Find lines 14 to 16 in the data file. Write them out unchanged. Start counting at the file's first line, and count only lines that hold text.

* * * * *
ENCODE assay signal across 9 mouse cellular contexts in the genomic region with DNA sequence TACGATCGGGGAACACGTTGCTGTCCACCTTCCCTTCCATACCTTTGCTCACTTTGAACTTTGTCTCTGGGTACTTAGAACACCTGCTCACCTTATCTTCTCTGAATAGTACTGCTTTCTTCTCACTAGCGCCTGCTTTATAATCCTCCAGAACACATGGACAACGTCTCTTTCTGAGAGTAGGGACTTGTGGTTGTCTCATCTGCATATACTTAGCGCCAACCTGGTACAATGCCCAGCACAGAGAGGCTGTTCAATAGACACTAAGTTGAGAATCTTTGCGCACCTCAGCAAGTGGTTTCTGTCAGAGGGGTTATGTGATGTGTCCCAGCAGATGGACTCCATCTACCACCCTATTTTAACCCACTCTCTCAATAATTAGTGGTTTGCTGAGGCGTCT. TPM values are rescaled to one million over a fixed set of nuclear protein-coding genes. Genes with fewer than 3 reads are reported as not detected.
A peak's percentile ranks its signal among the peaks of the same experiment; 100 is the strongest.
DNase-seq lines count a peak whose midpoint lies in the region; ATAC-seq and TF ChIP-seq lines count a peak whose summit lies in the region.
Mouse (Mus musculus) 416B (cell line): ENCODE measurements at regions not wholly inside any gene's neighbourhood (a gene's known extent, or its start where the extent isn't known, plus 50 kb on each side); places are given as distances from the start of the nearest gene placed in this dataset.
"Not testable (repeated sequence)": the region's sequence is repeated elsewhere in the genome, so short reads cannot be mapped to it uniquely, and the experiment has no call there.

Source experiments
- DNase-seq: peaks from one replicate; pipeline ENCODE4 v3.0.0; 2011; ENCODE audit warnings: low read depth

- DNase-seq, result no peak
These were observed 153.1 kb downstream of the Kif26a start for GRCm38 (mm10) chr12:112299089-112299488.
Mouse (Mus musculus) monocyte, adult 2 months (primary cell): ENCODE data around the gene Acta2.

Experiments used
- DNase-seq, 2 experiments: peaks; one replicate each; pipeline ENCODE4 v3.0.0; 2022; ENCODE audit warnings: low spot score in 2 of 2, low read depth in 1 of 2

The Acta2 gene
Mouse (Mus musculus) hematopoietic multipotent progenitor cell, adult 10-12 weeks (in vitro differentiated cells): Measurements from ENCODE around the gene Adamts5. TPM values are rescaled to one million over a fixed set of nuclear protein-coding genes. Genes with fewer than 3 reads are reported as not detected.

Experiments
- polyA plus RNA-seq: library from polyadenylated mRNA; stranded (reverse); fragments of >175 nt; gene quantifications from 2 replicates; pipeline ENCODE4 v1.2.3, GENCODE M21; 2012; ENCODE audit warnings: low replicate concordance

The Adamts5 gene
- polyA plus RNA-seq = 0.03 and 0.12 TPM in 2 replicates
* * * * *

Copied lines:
Mouse (Mus musculus) hematopoietic multipotent progenitor cell, adult 10-12 weeks (in vitro differentiated cells): Measurements from ENCODE around the gene Adamts5. TPM values are rescaled to one million over a fixed set of nuclear protein-coding genes. Genes with fewer than 3 reads are reported as not detected.

Experiments
- polyA plus RNA-seq: library from polyadenylated mRNA; stranded (reverse); fragments of >175 nt; gene quantifications from 2 replicates; pipeline ENCODE4 v1.2.3, GENCODE M21; 2012; ENCODE audit warnings: low replicate concordance